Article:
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WAEC May/June 2014 Results Record Another Mass Failure

first_imgThe WAEC May/June 2014 examination results have just been released, the Monrovia Head Office of the West African Examination Council has said.So too, the latest information reaching our Education Desk reveals that the WAEC has released its May/June 2014 West African Senior School Certificate Examination (WASSCE) results.Unfortunately, the results show that students failed Mathematics and English Language portions of the exams “massively”.Head of the WAEC National Office in Monrovia, Charles Eguridu, who announced the results on Monday at the WAEC office, said “a total of 529,425 candidates, representing 31.28% of those who took the exams, obtained credits in five (5) subjects and above, including English Language and Mathematics.”He noted that when compared to the 2012 and 2013 May/June WASSCE diets, there was marginal decline in the performance of candidates as 38.81 per cent was recorded in 2012 and 36.57 per cent in 2013.Mr. Eguridu told newsmen that the results of 145,795 candidates, representing 8.61%, are being withheld in connection with various types of examination malpractice.“The cases are being investigated and the findings will be presented in November to the Nigeria Examinations Committee (NEC).”John Y. Gayvolor of the Monrovia Head of Office,  when contacted by the Daily Observer yesterday, reserved comment until further notice. He did not elaborate.However, candidates are of the opinion that they will pass the WAEC component of the exam as compared to the WASSCE, “because the WASSCE was just a pilot project for in Liberia,” some the candidates claimed.The WAEC, a non-profit  organization headquartered in Accra, Ghana, was established in 1952 after the Governments of Ghana (then Gold Coast), Nigeria, Sierra Leone and The Gambia, enacted the West African Examinations Council Ordinances in 1951.Liberia, however, became the fifth member of the Council in 1974.The enactment of the Ordinances was based on the Jeffrey Report, which strongly supported the proposal for the setting up of a regional examining board to harmonize and standardize pre-university assessment procedures in the then British West Africa.The main objectives are to conduct examinations in the public interest; and to award certificates, provided that the certificates did not represent lower standards of attainment than equivalent certificates of examining authorities in the United Kingdom.Share this:Click to share on Twitter (Opens in new window)Click to share on Facebook (Opens in new window)last_img read more

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L.A. council seeks gang prevention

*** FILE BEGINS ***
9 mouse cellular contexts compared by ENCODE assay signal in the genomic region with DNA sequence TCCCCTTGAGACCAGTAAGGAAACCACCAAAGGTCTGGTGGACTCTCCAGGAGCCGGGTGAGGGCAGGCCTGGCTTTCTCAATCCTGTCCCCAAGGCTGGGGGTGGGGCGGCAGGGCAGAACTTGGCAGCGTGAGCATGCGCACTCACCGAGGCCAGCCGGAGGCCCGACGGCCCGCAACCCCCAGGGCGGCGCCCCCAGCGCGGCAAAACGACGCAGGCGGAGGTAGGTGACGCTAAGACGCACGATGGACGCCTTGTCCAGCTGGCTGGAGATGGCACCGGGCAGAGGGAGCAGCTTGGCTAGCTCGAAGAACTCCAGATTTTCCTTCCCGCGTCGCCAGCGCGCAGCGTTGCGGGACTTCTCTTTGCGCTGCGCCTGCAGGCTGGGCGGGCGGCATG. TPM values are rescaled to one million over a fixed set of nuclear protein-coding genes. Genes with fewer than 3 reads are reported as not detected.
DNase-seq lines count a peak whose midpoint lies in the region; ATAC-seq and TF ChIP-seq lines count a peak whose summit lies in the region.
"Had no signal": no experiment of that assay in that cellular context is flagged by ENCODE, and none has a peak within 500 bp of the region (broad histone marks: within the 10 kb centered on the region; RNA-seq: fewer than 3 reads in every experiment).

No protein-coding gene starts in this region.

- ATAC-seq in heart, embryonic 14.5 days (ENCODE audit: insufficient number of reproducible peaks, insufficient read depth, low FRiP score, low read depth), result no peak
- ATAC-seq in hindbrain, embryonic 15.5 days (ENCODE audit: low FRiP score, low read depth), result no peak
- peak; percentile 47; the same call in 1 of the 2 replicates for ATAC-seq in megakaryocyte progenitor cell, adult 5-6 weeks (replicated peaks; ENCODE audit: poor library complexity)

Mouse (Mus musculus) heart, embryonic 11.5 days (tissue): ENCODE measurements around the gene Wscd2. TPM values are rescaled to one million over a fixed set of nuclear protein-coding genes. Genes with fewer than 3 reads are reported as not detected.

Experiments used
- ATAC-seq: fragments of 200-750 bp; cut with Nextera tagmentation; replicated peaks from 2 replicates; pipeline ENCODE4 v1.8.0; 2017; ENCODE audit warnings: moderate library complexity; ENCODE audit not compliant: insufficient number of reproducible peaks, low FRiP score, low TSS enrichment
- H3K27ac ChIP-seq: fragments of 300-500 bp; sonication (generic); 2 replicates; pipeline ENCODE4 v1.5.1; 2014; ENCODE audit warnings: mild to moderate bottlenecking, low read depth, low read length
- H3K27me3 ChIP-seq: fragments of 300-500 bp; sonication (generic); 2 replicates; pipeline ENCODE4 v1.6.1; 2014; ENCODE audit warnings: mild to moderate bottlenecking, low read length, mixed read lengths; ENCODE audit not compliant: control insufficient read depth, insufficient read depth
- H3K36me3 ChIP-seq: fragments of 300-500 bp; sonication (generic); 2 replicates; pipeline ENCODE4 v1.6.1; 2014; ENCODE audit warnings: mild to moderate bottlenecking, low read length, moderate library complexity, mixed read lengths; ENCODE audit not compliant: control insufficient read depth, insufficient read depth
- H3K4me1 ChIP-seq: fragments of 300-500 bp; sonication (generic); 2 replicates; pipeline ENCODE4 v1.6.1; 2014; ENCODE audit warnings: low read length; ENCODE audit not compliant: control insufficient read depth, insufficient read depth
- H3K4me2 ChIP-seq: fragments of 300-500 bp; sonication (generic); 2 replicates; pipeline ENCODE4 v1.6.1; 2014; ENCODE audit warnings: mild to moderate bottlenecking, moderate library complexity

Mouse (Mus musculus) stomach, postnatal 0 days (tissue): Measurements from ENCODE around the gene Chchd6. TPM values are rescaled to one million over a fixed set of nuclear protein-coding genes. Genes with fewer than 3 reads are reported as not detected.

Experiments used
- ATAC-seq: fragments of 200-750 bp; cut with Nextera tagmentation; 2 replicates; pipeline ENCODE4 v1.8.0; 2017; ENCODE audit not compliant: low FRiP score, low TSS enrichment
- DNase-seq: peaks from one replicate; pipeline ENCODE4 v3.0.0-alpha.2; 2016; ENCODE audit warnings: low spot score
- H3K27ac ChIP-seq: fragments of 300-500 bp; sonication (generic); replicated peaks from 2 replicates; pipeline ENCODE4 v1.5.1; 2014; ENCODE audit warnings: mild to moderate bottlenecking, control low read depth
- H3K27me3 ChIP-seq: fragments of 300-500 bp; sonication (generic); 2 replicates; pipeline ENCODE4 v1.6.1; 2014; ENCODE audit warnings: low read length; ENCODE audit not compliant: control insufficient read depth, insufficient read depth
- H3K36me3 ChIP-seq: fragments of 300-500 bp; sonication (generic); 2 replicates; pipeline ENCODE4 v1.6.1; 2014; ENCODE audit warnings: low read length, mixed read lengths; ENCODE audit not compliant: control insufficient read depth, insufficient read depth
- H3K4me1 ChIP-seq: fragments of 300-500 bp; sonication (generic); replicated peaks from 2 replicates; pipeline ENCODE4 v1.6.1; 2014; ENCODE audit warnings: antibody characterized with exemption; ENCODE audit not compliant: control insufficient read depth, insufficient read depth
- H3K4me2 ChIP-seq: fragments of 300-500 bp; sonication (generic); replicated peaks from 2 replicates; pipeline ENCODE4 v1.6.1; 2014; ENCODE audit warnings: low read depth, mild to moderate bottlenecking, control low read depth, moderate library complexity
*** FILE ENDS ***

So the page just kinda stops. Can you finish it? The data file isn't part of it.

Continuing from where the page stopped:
first_imgThere are an estimated 40,000 gang members within the city and 90,000 countywide. In the discussion, two council members, Bernard Parks and Jan Perry, revived their concerns over the three-day, 12-hour work schedule approved for more officers. The two said they want a report on what it would take to change the work schedule only at police stations within their districts – drawing a loud protest from Councilman Jack Weiss. Weiss said he would fight any effort to change the 3-12 plan because of the support it has from police officers. “Eliminating the 3-12 schedule is exactly the wrong thing to do when we are adding 1,000 new officers to LAPD, when we are working every day to find new recruits and be competitive with other police departments in the area,” Weiss said. Parks, who fought the change in work schedule when he was police chief, said he is concerned it has reduced the number of officers on patrol, resulted in higher overtime costs and jeopardized some communities by the need to shift officers to other parts of the city to respond to calls. Paysinger noted it is part of the contract negotiated with the Los Angeles Police Protective League and could not be changed by city officials. “We are not sure why council members Parks and Perry want to tamper with a system that is working well,” said Tim Sands, president of the league. “Returning to a less-flexible schedule will not reduce overtime, will not reduce crime and will push experienced officers to request changes in assignments to other divisions.” Parks also said he believes city government needs to look beyond the LAPD to solve its crime problems. Library programs and Department of Recreation and Parks activities, for example, can play roles in keeping young people from joining gangs, Parks said. City Attorney Rocky Delgadillo outlined his office’s efforts to crack down on gangs with injunctions as well as to work with young people before they become gang members. Deputy city attorneys are assigned to schools and to an active program through the courts to identify young people susceptible to joining gangs. rick.orlov@dailynews.com 213-978-0390160Want local news?Sign up for the Localist and stay informed Something went wrong. Please try again.subscribeCongratulations! You’re all set! AD Quality Auto 360p 720p 1080p Top articles1/5READ MOREPettersson scores another winner, Canucks beat KingsCouncilman Tony C rdenas, who chairs the council’s ad hoc committee on gangs, said he will prepare recommendations for next year’s budget. “We made a promise to the taxpayers that we will have accountability at every level,” C rdenas said. “We need to develop programs that convince young people to do more than say no to drugs. They need to say no to gangs.” Officials agreed they need to do more with prevention programs, particularly to promote a better relationship with Los Angeles Unified School District leaders to use after-school programs to keep young people from joining gangs. Paysinger said the LAPD has promoted closer relations with other agencies, particularly the county Probation Department, to work with gang members and offer alternatives to gangs. At the same time, the LAPD has stepped up its enforcement efforts this year, with top-10 lists of the worst gangs and the worst gang members, and gang crimes, particularly gang homicides, have been reduced, Paysinger said. Told by a police official that residents are “hungry to be free from the scourge of generations of gang violence,” the Los Angeles City Council explored ways Wednesday to keep young people from joining gangs and to find a path for members to leave and rejoin society. In a rare meeting dedicated to a single topic, the council said public safety is a top priority and largely depends on suppressing gangs and keeping young people from joining them. The council heard Assistant Chief Earl Paysinger of the Los Angeles Police Department declare the public hungry to be free of gangs. “All of us have gotten that call where we hear some young person has been shot to death by an errant bullet or stabbed, and we feel helpless,” Council President Eric Garcetti said. “We console families. We pay for funerals. We go to candlelight vigils. “We spend our days talking to family members and mothers, trying to console them. We speak to those who are too afraid to speak out themselves, who sit in shuttered rooms because they are too afraid to go out.” last_img read more